This piece was definitely the most inspired.  My raw materials were various pieces of paper, paint, fabric, and thread.  I am very happy with the end result, and I don't feel like the photograph does it justice.  The yellow square is a dryer sheet with a poem about the ocean written on it.  It's a lot of work, but I would like to create more art quilts in the future, as it's an opportunity to tell a story through mixed media. 

The above two pieces represent my foray into subway art.  The top one is a tribute to Austin, TX.  The bottom one is a tribute to my sister and bro-lo and memorable streets for them.  Raw materials were wood, paint, wax, sandpaper, mod podge, and the street names printed on legal paper. 

This is pinterest-inspired paint chip art.  (I fixed the wonky "a" before giving it to my mom to hang in her studio.)  Definitely not the most creative piece, but I like the study in color it offers. Raw materials: paint chips, card stock, double sided tape. Pretty lo-tech. 

Tuesday, December 25, 2012

The Feast of the Two Fishes

Merry Christmas!

While Christmas in Florida may seem to be lacking in many Christmasy departments, namely snow, it more than makes up for it in the seafood department.  

December being an "R month," we always have freshly shucked oysters. 

 Definitely worth the effort. 

How quickly this...

 ...becomes this. 

This year we had a special treat, shrimp ceviche. I hope it becomes a new Christmas tradition. Shrimp cooking in Florida always begins with a trip to Hull's, but I think frozen would work.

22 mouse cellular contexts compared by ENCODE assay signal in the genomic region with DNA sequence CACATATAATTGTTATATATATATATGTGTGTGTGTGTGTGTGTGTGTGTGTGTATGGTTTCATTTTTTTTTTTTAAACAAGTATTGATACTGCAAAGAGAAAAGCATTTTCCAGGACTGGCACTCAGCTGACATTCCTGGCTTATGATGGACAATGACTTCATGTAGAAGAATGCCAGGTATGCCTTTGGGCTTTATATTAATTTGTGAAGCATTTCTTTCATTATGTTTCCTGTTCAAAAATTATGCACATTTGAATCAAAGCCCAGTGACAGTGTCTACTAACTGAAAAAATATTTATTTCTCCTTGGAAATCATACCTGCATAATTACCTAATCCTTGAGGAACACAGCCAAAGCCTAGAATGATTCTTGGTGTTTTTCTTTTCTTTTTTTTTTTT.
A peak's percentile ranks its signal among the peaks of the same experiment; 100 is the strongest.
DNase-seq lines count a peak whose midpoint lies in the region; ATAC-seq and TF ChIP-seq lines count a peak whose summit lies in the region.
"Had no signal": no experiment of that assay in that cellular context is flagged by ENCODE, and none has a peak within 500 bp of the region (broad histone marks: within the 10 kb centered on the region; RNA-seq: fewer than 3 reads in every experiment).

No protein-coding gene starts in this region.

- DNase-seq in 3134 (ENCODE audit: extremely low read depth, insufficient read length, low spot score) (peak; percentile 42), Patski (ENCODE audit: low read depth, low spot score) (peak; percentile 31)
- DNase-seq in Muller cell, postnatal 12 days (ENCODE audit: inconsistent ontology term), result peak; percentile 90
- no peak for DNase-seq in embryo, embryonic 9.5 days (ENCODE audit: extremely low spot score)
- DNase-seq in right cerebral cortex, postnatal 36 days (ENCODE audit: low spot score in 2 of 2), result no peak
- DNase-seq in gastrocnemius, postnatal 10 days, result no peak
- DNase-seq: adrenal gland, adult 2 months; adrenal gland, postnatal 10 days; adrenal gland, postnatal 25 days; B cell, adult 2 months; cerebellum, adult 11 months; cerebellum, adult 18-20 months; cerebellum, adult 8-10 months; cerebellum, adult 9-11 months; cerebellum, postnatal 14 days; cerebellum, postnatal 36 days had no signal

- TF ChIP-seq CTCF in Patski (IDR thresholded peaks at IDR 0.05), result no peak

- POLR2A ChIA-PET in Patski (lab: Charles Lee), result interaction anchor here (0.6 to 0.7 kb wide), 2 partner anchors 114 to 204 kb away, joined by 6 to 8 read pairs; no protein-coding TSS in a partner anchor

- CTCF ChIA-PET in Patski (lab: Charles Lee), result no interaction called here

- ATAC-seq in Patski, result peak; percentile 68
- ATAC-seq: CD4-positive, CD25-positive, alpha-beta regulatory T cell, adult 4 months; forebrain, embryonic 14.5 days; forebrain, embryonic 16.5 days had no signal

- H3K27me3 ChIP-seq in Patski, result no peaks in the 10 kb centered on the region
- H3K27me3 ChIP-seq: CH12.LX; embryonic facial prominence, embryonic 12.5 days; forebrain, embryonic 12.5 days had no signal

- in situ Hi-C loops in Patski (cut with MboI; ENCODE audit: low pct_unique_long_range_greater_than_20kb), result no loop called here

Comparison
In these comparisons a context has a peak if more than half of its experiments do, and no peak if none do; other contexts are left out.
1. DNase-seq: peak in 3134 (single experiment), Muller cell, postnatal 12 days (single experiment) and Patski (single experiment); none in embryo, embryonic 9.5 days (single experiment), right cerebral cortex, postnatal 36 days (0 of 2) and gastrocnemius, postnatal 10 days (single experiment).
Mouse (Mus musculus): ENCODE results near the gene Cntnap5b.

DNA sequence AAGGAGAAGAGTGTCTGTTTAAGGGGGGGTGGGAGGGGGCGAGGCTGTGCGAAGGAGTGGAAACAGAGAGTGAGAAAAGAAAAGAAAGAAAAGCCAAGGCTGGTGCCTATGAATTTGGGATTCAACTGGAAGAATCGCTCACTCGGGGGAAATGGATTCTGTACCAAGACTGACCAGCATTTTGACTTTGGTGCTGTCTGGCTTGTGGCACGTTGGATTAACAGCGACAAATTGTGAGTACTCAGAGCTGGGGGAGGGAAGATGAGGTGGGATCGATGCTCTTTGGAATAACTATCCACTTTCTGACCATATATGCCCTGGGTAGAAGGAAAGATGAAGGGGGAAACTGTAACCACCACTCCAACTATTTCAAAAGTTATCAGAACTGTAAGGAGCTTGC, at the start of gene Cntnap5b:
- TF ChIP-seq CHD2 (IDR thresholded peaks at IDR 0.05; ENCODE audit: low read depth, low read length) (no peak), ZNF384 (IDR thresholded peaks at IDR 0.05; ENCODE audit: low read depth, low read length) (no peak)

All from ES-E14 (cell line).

Peel and devein a pound of shrimp.  (I'll save you the gory pictures of the "waste tract.")

Mix together all other ingredients.  (See below for all the details.)

Split the shrimp in half and quickly cook in olive oil over high heat until they just begin to turn opaque. (It's easier to cook in batches.)

 Mix everything together, chill, and serve. 

Here's the recipe: 

Shrimp Ceviche

1 lb shrimp, peeled and deveined
olive oil
1/2 medium white onion, finely chopped
1/2 cup chili sauce
1/8 cup chopped fresh parsley
1/8 cup chopped fresh cilantro
1/4 cup chopped pimento stuffed green olives
pickled jalepenos, to taste, chopped
juice from jalepenos, to taste
1 T Worcestershire sauce
1/2 t dried Mexican oregano
juice of 1 fresh orange
juice of 1 fresh lime
salt to taste

Split the shrimp in half lengthwise.  Saute the shrimp in batches in oil on high heat. Set aside to cool.  Place all other ingredients in a large bowl and mix well.  Stir in the shrimp.  Chill and serve. 

Saturday, December 22, 2012

It's Not Christmas...

  • Until I've heard "Feed the World (Let Them Know It's Christmas Time)" and the first two bars of "Simply Having a Wonderful Christmas Time." More I cannot tolerate.
  • Until I've checked the vitality of the 24-year-old ice cream cone ornament still on the Clayton family Christmas tree. 2012 check!
  • Until I've completed the yearly Libs vs. Angel and Phelps turtle taste test. A&P wins every year, but these things still need to be tested, you know? 
  • Until I've heard Twas the Night before Christmas, as read by Papa Clayton, hung my stocking, and properly documented the occasion. 

Friday, December 21, 2012

Gift Wrap Idea

I have several crafty Christmas gifts I made that I'm itching to blog about, but a crafty gift wrapping job will have to suffice for now.

Brown paper with a piece of my great-grandmother's lace sewn on.  Typically I'm not a shabby chic kind of girl, but I love this juxtaposition of elegant lace and rustic brown paper.

Thursday, December 20, 2012

Bulletin Boarding